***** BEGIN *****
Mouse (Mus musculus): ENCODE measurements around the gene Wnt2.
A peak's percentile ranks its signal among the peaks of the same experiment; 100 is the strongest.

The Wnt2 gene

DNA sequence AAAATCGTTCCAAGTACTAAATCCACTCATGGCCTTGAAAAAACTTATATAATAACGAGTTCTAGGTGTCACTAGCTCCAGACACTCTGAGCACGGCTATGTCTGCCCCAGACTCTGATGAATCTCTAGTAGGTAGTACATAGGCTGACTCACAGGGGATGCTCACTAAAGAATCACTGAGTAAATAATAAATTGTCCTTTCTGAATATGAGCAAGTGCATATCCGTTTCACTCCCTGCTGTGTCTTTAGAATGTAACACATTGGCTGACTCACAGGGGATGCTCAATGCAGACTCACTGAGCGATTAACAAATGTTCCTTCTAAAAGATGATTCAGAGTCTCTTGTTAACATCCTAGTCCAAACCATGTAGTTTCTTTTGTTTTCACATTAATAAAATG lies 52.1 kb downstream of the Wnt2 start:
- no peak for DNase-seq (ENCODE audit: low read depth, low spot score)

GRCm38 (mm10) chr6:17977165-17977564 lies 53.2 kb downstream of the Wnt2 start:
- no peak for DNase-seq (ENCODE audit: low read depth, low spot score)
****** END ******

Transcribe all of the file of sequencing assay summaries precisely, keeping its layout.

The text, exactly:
Mouse (Mus musculus): ENCODE measurements around the gene Wnt2.
A peak's percentile ranks its signal among the peaks of the same experiment; 100 is the strongest.

The Wnt2 gene

DNA sequence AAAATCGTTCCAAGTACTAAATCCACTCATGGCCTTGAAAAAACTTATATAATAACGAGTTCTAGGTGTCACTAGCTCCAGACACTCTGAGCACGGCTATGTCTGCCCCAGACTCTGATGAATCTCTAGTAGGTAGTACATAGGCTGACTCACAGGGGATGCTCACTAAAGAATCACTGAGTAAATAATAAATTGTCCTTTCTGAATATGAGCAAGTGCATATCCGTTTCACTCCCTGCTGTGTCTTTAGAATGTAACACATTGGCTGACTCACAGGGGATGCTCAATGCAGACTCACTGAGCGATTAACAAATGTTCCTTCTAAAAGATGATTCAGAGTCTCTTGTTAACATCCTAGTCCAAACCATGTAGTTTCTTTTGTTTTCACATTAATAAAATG lies 52.1 kb downstream of the Wnt2 start:
- no peak for DNase-seq (ENCODE audit: low read depth, low spot score)

GRCm38 (mm10) chr6:17977165-17977564 lies 53.2 kb downstream of the Wnt2 start:
- no peak for DNase-seq (ENCODE audit: low read depth, low spot score)